How Hospital-Employed Therapy Dogs can Change the Tone of a Unit
Aimee Hoflander, patient activity coordinator at Children’s Mercy, stopped to sanitize her hands before walking into the Bone Marrow Transplant Unit and knocking on a patient's door. “Hey, I brought Hunter. Would you like to visit?” She entered the room, grabbed an isolation gown off of a shelf and patted the foot of the bed. “Come on, Hunter, lay down.”
Hunter, a 2-year-old golden retriever, calmly climbed onto the bed. Noah, a 17-year-old who has been receiving treatment for sickle cell anemia at Children’s Mercy his entire life, sat up, gently reached for Hunter’s ears and leaned forward, laying his forehead against the dog’s. Both of them closed their eyes. “Sometimes what patients need more than anything else is a good cuddle,” Hoflander, Hunter’s handler, says. “The staff can’t give them that, but the dogs can.”
Hunter is part of Children’s Mercy’s facility dog program and works primarily on the oncology floor. The program launched when he and Hope, who works at Children’s Mercy Kansas' epilepsy wing, arrived from their training at Canine Assistants in Atlanta in summer 2015. “For a child going through tests they’re not familiar with or situations that make them uncomfortable, there is nothing more calming than to be able to sit with a dog and pet them,” Ann Killen, one of the program’s donors, says of Hope’s impact on the epilepsy unit.
Implementing hospital-employed therapy dogs
Prior to bringing these dogs on full time, Children’s Mercy had Pet Pals, a program where volunteers bring their certified therapy dogs to meet with patients in a group setting. The process of starting the facility dog program, which gives patients more one-on-one access and room visits than Pet Pals, took several years, from addressing health concerns to figuring out who would handle the dogs.
When the child life therapists submitted a strategic initiative regarding the program, hospital leaders were enthusiastic about it, but said funding needed to come from donations. The facility dog program was made possible by philanthropic support.
With the plan approved, Hoflander and Allison Bowring, Hope’s handler, flew to Atlanta to pick up the hospital's new employees and learn how to handle them during the week-long handler training period. “I was nervous-excited on the way to Atlanta,” Hoflander says. “I didn’t know what kind of dog I was getting or if it would be a boy or a girl. I was pregnant at the time, so that probably contributed, but the anticipation of getting a new family member was still there. It’s not like going to pick out a puppy.”
During the training, they developed relationships with each dog and learned about bond-based choice training. This is different from the traditional obedience training that Hoflander was used to with her own dogs. The goal is to create educated, rather than submissive dogs. Because the dogs live in their handlers’ homes and go to work with them every day, this bond forms naturally.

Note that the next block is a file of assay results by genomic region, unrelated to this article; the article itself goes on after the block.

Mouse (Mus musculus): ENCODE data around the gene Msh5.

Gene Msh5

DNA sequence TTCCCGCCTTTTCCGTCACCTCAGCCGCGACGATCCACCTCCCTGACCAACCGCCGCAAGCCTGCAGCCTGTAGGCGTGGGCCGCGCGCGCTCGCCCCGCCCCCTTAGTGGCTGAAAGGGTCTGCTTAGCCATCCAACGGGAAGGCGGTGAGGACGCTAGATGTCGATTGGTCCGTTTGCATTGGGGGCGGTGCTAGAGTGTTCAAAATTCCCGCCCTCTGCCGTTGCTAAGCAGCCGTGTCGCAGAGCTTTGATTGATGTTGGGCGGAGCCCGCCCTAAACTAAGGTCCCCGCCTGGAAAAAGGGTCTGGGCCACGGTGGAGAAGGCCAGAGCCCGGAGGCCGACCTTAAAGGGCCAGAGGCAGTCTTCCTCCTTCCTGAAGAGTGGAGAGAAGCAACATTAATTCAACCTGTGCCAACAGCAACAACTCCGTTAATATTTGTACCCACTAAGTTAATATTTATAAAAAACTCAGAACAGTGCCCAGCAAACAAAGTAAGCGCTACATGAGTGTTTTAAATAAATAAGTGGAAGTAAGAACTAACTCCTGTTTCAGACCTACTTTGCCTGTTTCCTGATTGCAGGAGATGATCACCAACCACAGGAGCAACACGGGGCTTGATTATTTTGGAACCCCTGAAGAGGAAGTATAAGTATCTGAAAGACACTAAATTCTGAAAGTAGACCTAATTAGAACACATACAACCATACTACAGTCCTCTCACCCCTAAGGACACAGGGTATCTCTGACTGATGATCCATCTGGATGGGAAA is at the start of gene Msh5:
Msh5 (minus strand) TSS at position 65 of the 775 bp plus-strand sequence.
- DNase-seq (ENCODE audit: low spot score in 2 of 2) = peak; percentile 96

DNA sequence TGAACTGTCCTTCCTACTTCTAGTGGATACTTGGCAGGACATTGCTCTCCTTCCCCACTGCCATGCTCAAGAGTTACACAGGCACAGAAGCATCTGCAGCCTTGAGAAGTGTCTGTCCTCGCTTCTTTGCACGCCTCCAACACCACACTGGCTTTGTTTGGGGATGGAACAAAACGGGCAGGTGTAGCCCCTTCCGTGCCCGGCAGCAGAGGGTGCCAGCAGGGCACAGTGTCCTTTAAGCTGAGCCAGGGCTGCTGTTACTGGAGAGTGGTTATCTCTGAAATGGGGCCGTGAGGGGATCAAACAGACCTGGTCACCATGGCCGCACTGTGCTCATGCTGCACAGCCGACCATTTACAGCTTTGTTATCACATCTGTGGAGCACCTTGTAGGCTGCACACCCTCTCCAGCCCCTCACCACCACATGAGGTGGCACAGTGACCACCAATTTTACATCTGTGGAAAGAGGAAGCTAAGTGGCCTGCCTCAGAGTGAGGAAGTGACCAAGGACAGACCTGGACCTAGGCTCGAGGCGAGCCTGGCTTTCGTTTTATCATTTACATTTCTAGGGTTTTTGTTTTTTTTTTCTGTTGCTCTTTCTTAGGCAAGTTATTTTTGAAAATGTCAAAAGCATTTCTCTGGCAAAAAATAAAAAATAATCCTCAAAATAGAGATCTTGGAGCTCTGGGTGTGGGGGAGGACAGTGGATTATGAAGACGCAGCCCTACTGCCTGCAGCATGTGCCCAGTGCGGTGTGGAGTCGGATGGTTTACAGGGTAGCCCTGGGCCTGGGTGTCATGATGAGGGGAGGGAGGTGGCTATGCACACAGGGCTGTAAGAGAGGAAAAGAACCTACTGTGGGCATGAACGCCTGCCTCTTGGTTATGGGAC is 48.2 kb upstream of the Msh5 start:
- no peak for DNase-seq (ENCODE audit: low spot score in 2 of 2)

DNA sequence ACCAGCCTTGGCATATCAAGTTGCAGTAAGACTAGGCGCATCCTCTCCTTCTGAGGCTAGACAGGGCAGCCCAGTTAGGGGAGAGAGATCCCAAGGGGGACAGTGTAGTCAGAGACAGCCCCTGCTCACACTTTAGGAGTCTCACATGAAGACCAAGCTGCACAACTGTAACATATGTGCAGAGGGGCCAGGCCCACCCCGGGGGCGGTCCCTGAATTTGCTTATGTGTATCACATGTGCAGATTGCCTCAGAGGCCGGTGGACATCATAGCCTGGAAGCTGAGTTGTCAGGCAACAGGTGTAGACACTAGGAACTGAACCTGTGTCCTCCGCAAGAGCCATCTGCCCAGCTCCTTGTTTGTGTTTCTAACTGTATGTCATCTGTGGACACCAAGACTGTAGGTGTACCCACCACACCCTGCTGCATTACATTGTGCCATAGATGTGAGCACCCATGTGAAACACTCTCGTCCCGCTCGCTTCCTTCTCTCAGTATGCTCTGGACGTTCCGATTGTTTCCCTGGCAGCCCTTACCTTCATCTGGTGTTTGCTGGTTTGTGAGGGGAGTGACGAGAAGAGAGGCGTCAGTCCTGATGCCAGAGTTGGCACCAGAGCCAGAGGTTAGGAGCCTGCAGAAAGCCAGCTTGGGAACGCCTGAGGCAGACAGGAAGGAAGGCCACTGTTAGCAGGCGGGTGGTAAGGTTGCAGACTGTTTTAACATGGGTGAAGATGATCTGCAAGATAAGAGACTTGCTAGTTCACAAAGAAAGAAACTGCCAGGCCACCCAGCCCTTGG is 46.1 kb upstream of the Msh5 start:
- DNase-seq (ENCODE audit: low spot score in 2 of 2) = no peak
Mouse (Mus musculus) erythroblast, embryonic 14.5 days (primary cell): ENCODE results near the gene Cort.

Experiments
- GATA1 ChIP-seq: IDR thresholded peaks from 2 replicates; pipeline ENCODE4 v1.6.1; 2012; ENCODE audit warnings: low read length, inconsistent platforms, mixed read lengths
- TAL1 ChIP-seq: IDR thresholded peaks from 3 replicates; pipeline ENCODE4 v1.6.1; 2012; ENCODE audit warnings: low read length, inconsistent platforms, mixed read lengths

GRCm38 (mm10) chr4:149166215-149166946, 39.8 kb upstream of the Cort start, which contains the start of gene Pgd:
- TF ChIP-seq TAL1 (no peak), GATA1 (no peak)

“Hunter listens because he loves me and wants to please me. A lot of people think the dogs know they start working when the vest goes on; I haven’t seen that. It’s more about the environment. If we’re in public around a lot of people, he acts like he’s working. That’s where the education comes in; he just knows.”
Watching out for safety
Having a dog among immunocompromised patients necessitated a precautionary system. Anyone who wants to pet Hunter must sanitize his or her hands before and after contact to protect both parties. Parents are required to sign a release stating Hunter can visit their children, and patients in isolation are not allowed visits from Hunter.
As Hoflander and Hunter stop to chat by the front desk, he pulls gently toward a room with the door closed. Seven-year-old Aimee, who has been receiving treatment for Ewing sarcoma for nine months, is on contact isolation behind the door. She is one of his usual stops. “She gets upset when she can’t see him,” says her mom Stephany. “When he first started coming around, I could see how he uplifted her.”
A typical work day
Making the rounds with Hunter is just part of Hoflander’s job: She also coordinates child life events and daily activities. Most of the time, Hunter stays with her throughout the day, although he has a kennel at the hospital where he goes to rest periodically and after any particularly stressful patient visits.
Hunter and Hope’s ability to sense how patients are feeling is visible to those who watch the interactions, says Jenea Oliver, vice president of philanthropy. “Both of them get a little closer if the child needs it or stand back a bit if the child needs more space. It’s just an intuition that they have with kids.”
While the dogs are primarily there for the patients, they help the staff, parents and siblings as well. Jenny Nordin, who has been a nurse on the oncology floor for eight years, says Hunter’s presence has lessened the “hospital” feel of the unit. “We have a lot of bad news lingering around, and he helps take our minds, as well as the patients’ and families’ minds, off of those negative events that loom over us,” she says.
In addition to daily bedside visits, the dogs keep patients company during tough conversations and join therapy sessions on occasion. “With kids that are more difficult to pull them out of their shells, shy or withdrawn, he’ll hop on the bed and you can see an instant smile,” Nordin says. “You can immediately see a patient’s change in attitude when he’s in the room.”
See the full story via Children's Hospitals Today.
Learn more about the Child Life Department at Children's Mercy.